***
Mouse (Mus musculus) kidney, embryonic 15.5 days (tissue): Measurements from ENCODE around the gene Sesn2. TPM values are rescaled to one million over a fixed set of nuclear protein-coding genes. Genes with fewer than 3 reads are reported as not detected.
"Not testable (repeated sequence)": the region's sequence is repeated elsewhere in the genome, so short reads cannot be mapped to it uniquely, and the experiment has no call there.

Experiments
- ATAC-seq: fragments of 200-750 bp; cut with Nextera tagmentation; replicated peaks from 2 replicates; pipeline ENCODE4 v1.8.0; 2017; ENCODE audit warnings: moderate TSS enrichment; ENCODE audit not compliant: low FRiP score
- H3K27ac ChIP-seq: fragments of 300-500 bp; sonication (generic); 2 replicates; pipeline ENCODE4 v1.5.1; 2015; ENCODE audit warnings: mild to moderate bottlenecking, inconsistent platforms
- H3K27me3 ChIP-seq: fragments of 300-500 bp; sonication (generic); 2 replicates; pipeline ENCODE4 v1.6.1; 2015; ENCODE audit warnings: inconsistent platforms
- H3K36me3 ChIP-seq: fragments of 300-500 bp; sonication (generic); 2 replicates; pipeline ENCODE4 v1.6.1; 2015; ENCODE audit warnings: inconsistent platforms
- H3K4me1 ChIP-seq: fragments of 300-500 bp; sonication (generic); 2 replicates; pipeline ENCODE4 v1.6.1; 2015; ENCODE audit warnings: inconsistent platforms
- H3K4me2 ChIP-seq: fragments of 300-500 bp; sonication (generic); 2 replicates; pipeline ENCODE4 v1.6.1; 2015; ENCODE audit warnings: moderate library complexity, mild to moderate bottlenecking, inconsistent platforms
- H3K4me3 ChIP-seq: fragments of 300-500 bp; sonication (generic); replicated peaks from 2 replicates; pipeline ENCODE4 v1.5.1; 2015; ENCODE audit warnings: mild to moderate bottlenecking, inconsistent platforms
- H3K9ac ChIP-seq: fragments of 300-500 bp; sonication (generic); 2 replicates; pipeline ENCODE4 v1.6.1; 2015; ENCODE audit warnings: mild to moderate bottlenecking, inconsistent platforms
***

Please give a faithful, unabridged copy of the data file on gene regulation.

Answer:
Mouse (Mus musculus) kidney, embryonic 15.5 days (tissue): Measurements from ENCODE around the gene Sesn2. TPM values are rescaled to one million over a fixed set of nuclear protein-coding genes. Genes with fewer than 3 reads are reported as not detected.
"Not testable (repeated sequence)": the region's sequence is repeated elsewhere in the genome, so short reads cannot be mapped to it uniquely, and the experiment has no call there.

Experiments
- ATAC-seq: fragments of 200-750 bp; cut with Nextera tagmentation; replicated peaks from 2 replicates; pipeline ENCODE4 v1.8.0; 2017; ENCODE audit warnings: moderate TSS enrichment; ENCODE audit not compliant: low FRiP score
- H3K27ac ChIP-seq: fragments of 300-500 bp; sonication (generic); 2 replicates; pipeline ENCODE4 v1.5.1; 2015; ENCODE audit warnings: mild to moderate bottlenecking, inconsistent platforms
- H3K27me3 ChIP-seq: fragments of 300-500 bp; sonication (generic); 2 replicates; pipeline ENCODE4 v1.6.1; 2015; ENCODE audit warnings: inconsistent platforms
- H3K36me3 ChIP-seq: fragments of 300-500 bp; sonication (generic); 2 replicates; pipeline ENCODE4 v1.6.1; 2015; ENCODE audit warnings: inconsistent platforms
- H3K4me1 ChIP-seq: fragments of 300-500 bp; sonication (generic); 2 replicates; pipeline ENCODE4 v1.6.1; 2015; ENCODE audit warnings: inconsistent platforms
- H3K4me2 ChIP-seq: fragments of 300-500 bp; sonication (generic); 2 replicates; pipeline ENCODE4 v1.6.1; 2015; ENCODE audit warnings: moderate library complexity, mild to moderate bottlenecking, inconsistent platforms
- H3K4me3 ChIP-seq: fragments of 300-500 bp; sonication (generic); replicated peaks from 2 replicates; pipeline ENCODE4 v1.5.1; 2015; ENCODE audit warnings: mild to moderate bottlenecking, inconsistent platforms
- H3K9ac ChIP-seq: fragments of 300-500 bp; sonication (generic); 2 replicates; pipeline ENCODE4 v1.6.1; 2015; ENCODE audit warnings: mild to moderate bottlenecking, inconsistent platforms